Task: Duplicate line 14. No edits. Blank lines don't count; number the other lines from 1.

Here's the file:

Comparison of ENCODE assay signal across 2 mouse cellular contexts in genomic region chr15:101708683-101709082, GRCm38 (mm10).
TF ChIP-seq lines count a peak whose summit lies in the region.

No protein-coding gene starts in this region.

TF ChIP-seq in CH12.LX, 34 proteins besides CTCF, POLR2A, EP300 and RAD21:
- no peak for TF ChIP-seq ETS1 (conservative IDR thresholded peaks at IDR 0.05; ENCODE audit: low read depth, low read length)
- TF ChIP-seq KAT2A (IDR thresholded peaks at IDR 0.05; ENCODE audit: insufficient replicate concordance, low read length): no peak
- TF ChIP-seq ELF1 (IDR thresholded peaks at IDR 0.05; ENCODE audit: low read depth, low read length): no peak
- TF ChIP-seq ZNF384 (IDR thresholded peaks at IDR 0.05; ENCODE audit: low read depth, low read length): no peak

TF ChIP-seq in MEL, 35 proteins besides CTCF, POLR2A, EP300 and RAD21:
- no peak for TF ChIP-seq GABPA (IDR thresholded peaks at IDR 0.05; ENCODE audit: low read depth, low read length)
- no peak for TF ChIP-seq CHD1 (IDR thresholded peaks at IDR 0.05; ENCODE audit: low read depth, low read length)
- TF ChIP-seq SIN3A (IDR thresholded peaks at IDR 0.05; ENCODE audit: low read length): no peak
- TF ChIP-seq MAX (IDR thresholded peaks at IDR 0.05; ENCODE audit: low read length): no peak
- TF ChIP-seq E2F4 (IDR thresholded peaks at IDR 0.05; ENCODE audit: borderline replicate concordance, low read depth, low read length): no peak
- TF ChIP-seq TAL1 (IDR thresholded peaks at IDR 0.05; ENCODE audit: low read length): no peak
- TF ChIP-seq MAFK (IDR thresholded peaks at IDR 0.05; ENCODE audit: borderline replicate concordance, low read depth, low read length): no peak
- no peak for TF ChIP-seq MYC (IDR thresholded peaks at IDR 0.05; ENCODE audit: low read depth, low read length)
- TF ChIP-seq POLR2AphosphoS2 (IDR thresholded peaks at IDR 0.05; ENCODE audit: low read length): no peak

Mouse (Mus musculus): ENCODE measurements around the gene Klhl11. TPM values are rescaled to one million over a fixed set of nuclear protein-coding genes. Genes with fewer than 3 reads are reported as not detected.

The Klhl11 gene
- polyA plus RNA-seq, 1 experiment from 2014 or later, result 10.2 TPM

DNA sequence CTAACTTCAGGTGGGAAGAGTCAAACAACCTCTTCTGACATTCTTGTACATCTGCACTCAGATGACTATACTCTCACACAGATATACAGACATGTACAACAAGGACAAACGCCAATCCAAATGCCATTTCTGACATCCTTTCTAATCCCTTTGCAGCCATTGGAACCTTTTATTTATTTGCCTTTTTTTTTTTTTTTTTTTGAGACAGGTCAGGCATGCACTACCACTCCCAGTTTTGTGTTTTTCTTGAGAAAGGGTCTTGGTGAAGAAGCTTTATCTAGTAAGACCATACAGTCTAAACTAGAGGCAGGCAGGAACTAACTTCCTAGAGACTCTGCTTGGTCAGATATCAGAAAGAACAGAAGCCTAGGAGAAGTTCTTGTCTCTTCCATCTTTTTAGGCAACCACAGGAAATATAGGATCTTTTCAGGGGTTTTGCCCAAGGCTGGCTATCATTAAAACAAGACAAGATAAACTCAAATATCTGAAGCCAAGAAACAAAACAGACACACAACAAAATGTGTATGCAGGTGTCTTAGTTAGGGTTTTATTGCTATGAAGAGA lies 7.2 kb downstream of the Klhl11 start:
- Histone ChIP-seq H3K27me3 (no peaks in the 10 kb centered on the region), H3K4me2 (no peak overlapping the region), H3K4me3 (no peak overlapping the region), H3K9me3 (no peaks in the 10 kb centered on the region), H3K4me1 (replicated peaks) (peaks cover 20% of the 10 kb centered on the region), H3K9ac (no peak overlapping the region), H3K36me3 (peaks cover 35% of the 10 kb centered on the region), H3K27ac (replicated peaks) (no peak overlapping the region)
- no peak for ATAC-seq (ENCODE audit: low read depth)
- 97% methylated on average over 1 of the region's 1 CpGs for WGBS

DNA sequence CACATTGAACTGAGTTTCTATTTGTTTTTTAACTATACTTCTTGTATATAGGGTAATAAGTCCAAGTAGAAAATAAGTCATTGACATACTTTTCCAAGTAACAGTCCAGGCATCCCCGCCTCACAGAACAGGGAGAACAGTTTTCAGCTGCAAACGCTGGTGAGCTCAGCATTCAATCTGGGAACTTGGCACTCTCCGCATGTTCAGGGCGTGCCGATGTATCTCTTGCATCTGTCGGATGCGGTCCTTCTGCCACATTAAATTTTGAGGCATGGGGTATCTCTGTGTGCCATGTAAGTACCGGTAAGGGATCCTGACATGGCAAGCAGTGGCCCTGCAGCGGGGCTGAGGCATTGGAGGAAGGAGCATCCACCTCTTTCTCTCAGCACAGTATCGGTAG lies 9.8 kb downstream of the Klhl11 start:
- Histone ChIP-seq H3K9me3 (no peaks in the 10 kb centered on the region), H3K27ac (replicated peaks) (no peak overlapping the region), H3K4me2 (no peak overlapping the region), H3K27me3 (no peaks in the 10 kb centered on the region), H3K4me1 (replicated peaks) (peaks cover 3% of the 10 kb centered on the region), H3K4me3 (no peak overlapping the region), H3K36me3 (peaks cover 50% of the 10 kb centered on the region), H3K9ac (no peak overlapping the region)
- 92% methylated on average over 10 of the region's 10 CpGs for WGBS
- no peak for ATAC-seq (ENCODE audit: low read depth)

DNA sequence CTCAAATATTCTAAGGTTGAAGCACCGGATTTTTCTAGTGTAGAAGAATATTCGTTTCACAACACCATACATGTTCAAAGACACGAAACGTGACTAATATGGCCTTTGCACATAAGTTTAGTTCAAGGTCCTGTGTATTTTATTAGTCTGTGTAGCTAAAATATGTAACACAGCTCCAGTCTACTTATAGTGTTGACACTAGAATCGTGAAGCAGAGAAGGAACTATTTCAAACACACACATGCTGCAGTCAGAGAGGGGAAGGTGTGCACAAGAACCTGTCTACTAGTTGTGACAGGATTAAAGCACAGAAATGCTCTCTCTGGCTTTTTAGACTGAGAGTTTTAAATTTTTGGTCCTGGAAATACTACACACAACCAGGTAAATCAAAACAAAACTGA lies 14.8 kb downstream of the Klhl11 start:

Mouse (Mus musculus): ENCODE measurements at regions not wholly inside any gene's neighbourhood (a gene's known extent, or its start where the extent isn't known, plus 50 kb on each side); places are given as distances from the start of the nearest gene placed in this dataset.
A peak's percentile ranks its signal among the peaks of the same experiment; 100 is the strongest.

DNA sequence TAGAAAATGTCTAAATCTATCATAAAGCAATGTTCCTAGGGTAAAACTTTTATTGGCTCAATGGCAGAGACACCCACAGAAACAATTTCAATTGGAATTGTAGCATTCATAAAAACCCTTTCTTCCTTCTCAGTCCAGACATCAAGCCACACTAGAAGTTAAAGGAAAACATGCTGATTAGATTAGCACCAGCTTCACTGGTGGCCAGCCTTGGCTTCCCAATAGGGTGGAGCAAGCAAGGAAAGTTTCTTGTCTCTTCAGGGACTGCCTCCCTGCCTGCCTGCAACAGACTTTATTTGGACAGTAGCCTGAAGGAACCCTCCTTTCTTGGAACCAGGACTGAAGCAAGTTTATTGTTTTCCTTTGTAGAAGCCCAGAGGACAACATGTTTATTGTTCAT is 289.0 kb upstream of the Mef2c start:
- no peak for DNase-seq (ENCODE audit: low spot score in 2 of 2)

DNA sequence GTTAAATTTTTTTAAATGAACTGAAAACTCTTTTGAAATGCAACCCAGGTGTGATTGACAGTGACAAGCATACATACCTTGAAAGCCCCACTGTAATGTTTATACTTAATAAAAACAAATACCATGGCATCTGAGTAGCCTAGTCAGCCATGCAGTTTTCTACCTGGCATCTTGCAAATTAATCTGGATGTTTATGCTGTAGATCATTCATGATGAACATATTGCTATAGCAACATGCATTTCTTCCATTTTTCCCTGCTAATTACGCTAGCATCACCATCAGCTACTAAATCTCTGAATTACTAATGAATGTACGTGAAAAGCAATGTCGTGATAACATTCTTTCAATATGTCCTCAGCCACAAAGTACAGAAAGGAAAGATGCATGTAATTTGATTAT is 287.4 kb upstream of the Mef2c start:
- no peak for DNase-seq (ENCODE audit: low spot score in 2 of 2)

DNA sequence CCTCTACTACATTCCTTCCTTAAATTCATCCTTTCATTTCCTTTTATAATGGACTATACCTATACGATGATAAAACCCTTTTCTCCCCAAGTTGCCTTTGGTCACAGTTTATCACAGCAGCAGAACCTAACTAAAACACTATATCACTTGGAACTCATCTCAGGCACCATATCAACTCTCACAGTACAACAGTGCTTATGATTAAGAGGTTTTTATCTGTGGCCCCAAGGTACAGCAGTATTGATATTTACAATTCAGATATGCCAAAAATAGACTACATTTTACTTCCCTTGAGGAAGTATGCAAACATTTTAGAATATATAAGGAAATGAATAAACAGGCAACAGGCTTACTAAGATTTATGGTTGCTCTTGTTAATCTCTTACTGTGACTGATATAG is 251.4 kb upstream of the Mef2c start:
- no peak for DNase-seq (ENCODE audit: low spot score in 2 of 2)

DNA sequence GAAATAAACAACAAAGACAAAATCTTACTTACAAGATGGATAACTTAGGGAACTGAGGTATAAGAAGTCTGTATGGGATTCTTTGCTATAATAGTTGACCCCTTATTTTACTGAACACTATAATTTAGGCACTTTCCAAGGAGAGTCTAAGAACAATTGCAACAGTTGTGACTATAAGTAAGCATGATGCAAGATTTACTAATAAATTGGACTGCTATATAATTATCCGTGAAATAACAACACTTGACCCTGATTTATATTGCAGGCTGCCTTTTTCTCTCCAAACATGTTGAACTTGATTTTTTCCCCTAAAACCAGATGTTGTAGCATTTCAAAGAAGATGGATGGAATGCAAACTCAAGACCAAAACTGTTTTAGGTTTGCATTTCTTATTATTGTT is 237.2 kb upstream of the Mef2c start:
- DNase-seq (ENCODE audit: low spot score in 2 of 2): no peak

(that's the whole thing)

- TF ChIP-seq E2F4 (IDR thresholded peaks at IDR 0.05; ENCODE audit: borderline replicate concordance, low read depth, low read length): no peak